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Thread: The lack of competitiveness of Test teams away from home

  1. #31
    International Coach GotSpin's Avatar
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    Quote Originally Posted by Spark View Post
    In fairness, when we did at Ranchi I thought we were odds on to win the series after that. So frustrating that we threw away wickets to Kuldeep Yadav on Day 1 in the final Test.
    What a series JFC
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  2. #32
    vcs
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    Quote Originally Posted by S.Kennedy View Post
    Is there an away one?
    Just need to switch the Won and Lost columns.

    EDIT : How about neutral venue Tests? I would count UAE as home for Pakistan from 2009 onwards.
    Last edited by vcs; 19-12-2017 at 04:23 AM.
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  3. #33
    Global Moderator Spark's Avatar
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    Quote Originally Posted by Furball View Post
    I don't think it's necessarily a lack of being able to hold on, the game just moves faster now. England in the last 12 months have lost 3 Tests by an innings despite scoring 400+ batting first. Back in the 60s scoring 400 first up would probably take you at least 2 days and make a draw almost nailed on. Now 400 in 4 sessions is easily doable which leaves so much more time in the game for teams to force a win.
    Which makes the ability to hold games for draws all the more vital.
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  4. #34
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    Quote Originally Posted by vcs View Post
    Just need to switch the Won and Lost columns.

    EDIT : How about neutral venue Tests? I would count UAE as home for Pakistan from 2009 onwards.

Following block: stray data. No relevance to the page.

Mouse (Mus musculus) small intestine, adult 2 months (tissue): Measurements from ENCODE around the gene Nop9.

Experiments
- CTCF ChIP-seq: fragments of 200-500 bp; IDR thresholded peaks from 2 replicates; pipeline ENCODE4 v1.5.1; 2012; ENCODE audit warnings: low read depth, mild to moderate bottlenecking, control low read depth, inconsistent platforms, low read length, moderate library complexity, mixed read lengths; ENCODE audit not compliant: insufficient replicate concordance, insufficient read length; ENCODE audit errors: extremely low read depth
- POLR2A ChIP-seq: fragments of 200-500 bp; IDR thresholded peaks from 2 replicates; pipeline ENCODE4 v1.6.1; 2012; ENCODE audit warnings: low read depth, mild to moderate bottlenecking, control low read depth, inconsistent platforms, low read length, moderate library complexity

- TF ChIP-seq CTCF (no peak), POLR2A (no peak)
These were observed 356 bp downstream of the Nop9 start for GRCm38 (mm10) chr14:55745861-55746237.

Besides that Aus v Pak in England.

    I wonder where the tri test series between Eng, Aus and Saf would count.
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    Quote Originally Posted by Spark View Post
    Which makes the ability to hold games for draws all the more vital.
    I think draws aren't looked upon as a 'success'. Not that they ever were but away teams certainly would try make it harder for home teams - you got to get me out attitude.

    Collapses to spin, seam, swing or bounce just seems to not be stopped maybe because of the attitude of teams now.

  6. #36
    Global Moderator Spark's Avatar
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    Quote Originally Posted by SeamUp View Post
    I think draws aren't looked upon as a 'success'. Not that they ever were but away teams certainly would try make it harder for home teams - you got to get me out attitude.

    Collapses to spin, seam, swing or bounce just seems to not be stopped maybe because of the attitude of teams now.
    Which is mad because you think of some of the most team-lifting results over the last few years, so many of them have been draws.